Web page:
1884 - 1974
Leon Kroll was one of this country’s most productive and successful artists of the 20th century. A well-regarded teacher and the recipient of numerous awards and recognitions during his life time, Kroll was also a central figure in Cape Ann’s summer art colony for many years. This painting, showing Babson Farm Quarry at Halibut Point in Rockport was done on one of Kroll’s earliest visits to the area when the granite industry was still thriving on Cape Ann.
Kroll was born in New York City and studied at the Art Students League under John Twatchman and at the National Academy of Design. Between 1908 and 1910, Kroll studied in Paris at the Académie Julian; during these years, Kroll discovered Paul Cezanne, the influences of whom are readily apparent in early works such as this one. Upon returning to America, Kroll’s work was exhibited in 1913 at the Amory Show. By the 1920s he had begun teaching, at the National Academy of Design and at the Art Institute of Chicago.
During the 1930s, Leon Kroll and his wife Genevieve (whom he had met in France) began spending time in Gloucester’s Folly Cove neighborhood, not far from Halibut Point. In 1944 they purchased a property there, and for the rest of their lives divided their time between Cape Ann and New York City. The Krolls and their daughter, Marie-Claude, quickly formed friendships with many of the other artists living and working in the area including Paul Manship, Walker Hancock, Virginia Lee Burton Demetrios and George Demetrios.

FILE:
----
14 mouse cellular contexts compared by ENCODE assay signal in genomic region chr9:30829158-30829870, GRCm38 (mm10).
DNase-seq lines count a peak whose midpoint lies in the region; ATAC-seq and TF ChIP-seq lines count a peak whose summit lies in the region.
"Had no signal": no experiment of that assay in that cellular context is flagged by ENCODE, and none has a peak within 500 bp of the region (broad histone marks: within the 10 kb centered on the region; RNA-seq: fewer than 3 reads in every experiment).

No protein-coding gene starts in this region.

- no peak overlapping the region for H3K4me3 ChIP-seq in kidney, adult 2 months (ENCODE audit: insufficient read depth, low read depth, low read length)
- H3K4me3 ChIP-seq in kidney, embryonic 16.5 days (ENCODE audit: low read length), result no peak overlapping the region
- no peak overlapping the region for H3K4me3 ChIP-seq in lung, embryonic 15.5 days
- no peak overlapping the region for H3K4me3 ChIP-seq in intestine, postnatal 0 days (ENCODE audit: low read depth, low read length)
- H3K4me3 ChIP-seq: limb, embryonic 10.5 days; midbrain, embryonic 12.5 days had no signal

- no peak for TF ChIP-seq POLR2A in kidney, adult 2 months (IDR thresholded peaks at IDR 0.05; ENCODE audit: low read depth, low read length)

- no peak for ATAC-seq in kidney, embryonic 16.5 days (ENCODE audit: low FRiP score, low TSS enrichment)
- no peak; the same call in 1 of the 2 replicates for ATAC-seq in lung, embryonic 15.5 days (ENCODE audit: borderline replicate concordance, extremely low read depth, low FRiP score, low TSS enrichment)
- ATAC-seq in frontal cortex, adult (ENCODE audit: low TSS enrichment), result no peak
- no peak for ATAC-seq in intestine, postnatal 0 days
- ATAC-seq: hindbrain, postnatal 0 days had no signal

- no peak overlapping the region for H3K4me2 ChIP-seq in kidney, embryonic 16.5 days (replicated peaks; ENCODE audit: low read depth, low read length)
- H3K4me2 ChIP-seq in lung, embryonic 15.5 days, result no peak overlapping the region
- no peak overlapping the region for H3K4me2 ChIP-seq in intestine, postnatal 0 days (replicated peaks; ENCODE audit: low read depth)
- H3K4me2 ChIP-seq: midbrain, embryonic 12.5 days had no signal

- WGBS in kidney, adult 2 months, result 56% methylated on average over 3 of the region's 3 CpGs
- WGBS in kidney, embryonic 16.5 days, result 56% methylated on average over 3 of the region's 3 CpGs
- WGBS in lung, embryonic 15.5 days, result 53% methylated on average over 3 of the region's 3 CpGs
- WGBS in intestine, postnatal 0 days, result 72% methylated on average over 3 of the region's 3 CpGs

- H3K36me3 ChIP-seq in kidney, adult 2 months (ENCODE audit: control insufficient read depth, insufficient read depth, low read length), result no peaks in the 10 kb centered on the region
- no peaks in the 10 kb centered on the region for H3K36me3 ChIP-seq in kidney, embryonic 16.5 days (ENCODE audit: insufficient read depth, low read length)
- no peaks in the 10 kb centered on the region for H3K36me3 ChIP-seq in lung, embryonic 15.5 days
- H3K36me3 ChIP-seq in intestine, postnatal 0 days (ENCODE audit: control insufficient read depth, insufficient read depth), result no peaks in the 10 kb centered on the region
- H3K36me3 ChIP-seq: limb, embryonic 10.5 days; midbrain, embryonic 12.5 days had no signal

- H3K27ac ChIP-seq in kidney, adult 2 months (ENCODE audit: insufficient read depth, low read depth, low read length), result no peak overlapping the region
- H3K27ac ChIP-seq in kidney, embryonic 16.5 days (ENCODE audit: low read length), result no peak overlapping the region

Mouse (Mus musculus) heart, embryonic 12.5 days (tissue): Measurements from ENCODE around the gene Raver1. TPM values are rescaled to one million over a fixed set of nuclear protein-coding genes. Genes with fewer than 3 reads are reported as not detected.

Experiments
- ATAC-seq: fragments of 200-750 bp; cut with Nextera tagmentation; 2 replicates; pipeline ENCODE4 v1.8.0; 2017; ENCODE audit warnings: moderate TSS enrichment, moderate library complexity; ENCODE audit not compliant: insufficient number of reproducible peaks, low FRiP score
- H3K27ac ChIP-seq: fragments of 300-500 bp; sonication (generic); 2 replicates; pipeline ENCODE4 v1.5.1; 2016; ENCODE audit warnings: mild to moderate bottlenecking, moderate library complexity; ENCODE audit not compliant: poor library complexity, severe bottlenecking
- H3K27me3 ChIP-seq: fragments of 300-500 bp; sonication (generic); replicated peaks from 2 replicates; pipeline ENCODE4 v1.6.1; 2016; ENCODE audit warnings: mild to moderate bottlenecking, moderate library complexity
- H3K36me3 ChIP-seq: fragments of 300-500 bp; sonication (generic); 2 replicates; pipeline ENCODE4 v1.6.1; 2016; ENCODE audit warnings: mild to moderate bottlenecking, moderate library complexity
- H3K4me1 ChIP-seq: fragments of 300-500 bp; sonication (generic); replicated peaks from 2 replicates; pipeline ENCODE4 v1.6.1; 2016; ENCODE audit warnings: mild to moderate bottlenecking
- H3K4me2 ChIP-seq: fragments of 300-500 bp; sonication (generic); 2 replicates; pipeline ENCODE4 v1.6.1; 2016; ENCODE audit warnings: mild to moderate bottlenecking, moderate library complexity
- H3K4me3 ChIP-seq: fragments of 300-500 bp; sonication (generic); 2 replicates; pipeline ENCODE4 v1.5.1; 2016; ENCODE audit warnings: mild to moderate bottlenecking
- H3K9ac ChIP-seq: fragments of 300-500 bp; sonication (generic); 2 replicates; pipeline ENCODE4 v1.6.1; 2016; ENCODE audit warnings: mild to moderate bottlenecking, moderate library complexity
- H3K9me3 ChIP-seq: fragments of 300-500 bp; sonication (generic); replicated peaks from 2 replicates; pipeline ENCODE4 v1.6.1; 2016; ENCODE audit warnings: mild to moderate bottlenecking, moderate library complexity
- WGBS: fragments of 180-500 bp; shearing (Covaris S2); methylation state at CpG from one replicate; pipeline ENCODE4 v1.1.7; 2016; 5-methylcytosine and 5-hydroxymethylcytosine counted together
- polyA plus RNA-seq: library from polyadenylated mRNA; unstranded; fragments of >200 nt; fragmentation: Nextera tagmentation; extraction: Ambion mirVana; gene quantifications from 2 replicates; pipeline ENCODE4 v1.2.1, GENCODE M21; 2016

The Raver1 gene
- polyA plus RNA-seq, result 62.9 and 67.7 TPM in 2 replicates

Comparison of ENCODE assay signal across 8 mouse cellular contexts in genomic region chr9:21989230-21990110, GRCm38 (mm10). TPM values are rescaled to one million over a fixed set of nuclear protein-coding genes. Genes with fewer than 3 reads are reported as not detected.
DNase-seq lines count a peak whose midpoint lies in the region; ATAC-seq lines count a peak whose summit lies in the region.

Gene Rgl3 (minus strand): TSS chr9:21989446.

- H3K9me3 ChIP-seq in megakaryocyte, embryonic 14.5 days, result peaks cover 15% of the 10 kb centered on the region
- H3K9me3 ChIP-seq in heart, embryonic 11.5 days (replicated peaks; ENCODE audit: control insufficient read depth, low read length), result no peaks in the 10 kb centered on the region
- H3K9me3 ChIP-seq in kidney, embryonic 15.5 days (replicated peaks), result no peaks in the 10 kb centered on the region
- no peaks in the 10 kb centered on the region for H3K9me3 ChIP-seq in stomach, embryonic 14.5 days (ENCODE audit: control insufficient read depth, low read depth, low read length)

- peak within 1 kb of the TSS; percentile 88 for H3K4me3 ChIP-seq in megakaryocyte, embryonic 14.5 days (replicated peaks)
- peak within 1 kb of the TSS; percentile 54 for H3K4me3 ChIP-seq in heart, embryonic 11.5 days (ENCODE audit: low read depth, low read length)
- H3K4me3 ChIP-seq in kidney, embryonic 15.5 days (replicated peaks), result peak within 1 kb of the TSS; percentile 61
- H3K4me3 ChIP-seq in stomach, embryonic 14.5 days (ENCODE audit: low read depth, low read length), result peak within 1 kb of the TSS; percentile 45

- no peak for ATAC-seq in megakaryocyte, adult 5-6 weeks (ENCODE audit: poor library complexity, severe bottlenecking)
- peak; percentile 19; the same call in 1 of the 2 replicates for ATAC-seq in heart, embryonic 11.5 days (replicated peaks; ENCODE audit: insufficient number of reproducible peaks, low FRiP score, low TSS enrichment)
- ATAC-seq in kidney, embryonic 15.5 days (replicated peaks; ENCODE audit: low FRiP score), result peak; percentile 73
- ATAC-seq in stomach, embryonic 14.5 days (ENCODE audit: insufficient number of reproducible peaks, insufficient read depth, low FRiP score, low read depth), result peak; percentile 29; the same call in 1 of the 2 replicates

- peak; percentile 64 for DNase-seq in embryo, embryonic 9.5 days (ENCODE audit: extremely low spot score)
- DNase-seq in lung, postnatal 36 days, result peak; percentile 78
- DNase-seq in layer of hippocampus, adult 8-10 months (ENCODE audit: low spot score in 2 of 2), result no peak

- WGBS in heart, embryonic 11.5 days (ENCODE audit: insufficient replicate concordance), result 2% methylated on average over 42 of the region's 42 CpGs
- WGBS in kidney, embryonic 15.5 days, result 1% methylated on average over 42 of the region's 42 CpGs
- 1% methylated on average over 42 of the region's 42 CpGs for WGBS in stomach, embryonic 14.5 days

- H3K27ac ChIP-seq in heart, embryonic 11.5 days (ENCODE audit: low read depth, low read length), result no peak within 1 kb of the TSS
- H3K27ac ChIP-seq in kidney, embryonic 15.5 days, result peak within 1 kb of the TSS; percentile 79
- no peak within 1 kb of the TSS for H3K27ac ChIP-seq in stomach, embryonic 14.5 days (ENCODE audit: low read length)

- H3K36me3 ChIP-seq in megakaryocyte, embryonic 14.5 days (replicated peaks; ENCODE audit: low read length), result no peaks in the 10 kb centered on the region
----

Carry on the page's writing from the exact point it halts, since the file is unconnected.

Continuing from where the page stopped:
While Leon Kroll is best known for his figure studies, early works such as this one comprise an important chapter in the artist’s career. They also capture a notable period in the history of Cape Ann. The Babson Farm Quarry was in operation from the 1840s through 1929. In 1895, the site had been purchased by the Rockport Granite Company and by the time Kroll did this painting in 1913 four derricks and the steam locomotive Nella were busy transporting stone out of the pit, along the shore to a wharf at Folly Cove and over to Rockport Harbor where construction of a breakwater was underway. The hard scrabble, industrious scene which captured Kroll’s imagination was quickly becoming a thing of the past, however. In 1915, funds for the breakwater project were cut off and in 1929 operations at the Babson Farm Quarry shut down entirely as did operations at other quarries across Cape Ann.